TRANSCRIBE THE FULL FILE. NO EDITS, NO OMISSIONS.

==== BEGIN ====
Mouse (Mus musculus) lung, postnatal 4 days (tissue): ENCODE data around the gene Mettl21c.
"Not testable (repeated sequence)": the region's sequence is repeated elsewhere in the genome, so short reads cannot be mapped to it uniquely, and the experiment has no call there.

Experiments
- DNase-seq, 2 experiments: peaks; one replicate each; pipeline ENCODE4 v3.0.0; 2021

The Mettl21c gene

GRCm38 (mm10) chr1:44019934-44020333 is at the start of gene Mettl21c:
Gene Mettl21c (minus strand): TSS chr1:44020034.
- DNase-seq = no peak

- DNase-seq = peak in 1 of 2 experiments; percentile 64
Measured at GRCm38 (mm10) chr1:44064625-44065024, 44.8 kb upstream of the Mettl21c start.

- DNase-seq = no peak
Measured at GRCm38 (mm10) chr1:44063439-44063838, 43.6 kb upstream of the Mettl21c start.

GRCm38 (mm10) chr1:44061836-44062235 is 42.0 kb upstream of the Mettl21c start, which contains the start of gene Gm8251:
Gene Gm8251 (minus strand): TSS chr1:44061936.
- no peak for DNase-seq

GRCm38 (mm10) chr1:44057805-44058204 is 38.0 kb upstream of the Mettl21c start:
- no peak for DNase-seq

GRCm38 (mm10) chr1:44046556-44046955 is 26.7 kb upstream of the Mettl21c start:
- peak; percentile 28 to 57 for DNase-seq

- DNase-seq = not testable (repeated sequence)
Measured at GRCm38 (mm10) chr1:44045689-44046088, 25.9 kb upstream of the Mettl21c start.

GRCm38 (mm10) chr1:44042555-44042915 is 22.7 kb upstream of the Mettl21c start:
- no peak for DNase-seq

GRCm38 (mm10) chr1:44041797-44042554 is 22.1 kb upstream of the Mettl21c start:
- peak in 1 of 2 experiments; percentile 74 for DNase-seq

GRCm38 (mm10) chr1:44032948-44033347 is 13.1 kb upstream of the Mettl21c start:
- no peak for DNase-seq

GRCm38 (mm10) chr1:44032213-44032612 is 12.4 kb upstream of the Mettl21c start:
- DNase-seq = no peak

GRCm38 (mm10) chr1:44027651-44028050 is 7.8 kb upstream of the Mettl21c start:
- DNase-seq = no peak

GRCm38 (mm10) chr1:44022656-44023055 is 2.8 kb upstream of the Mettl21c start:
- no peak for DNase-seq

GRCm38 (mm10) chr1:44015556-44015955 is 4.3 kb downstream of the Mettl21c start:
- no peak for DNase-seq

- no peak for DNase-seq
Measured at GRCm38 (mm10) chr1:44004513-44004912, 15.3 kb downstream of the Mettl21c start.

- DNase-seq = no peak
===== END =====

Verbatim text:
Mouse (Mus musculus) lung, postnatal 4 days (tissue): ENCODE data around the gene Mettl21c.
"Not testable (repeated sequence)": the region's sequence is repeated elsewhere in the genome, so short reads cannot be mapped to it uniquely, and the experiment has no call there.

Experiments
- DNase-seq, 2 experiments: peaks; one replicate each; pipeline ENCODE4 v3.0.0; 2021

The Mettl21c gene

GRCm38 (mm10) chr1:44019934-44020333 is at the start of gene Mettl21c:
Gene Mettl21c (minus strand): TSS chr1:44020034.
- DNase-seq = no peak

- DNase-seq = peak in 1 of 2 experiments; percentile 64
Measured at GRCm38 (mm10) chr1:44064625-44065024, 44.8 kb upstream of the Mettl21c start.

- DNase-seq = no peak
Measured at GRCm38 (mm10) chr1:44063439-44063838, 43.6 kb upstream of the Mettl21c start.

GRCm38 (mm10) chr1:44061836-44062235 is 42.0 kb upstream of the Mettl21c start, which contains the start of gene Gm8251:
Gene Gm8251 (minus strand): TSS chr1:44061936.
- no peak for DNase-seq

GRCm38 (mm10) chr1:44057805-44058204 is 38.0 kb upstream of the Mettl21c start:
- no peak for DNase-seq

GRCm38 (mm10) chr1:44046556-44046955 is 26.7 kb upstream of the Mettl21c start:
- peak; percentile 28 to 57 for DNase-seq

- DNase-seq = not testable (repeated sequence)
Measured at GRCm38 (mm10) chr1:44045689-44046088, 25.9 kb upstream of the Mettl21c start.

GRCm38 (mm10) chr1:44042555-44042915 is 22.7 kb upstream of the Mettl21c start:
- no peak for DNase-seq

GRCm38 (mm10) chr1:44041797-44042554 is 22.1 kb upstream of the Mettl21c start:
- peak in 1 of 2 experiments; percentile 74 for DNase-seq

GRCm38 (mm10) chr1:44032948-44033347 is 13.1 kb upstream of the Mettl21c start:
- no peak for DNase-seq

GRCm38 (mm10) chr1:44032213-44032612 is 12.4 kb upstream of the Mettl21c start:
- DNase-seq = no peak

GRCm38 (mm10) chr1:44027651-44028050 is 7.8 kb upstream of the Mettl21c start:
- DNase-seq = no peak

GRCm38 (mm10) chr1:44022656-44023055 is 2.8 kb upstream of the Mettl21c start:
- no peak for DNase-seq

GRCm38 (mm10) chr1:44015556-44015955 is 4.3 kb downstream of the Mettl21c start:
- no peak for DNase-seq

- no peak for DNase-seq
Measured at GRCm38 (mm10) chr1:44004513-44004912, 15.3 kb downstream of the Mettl21c start.

- DNase-seq = no peak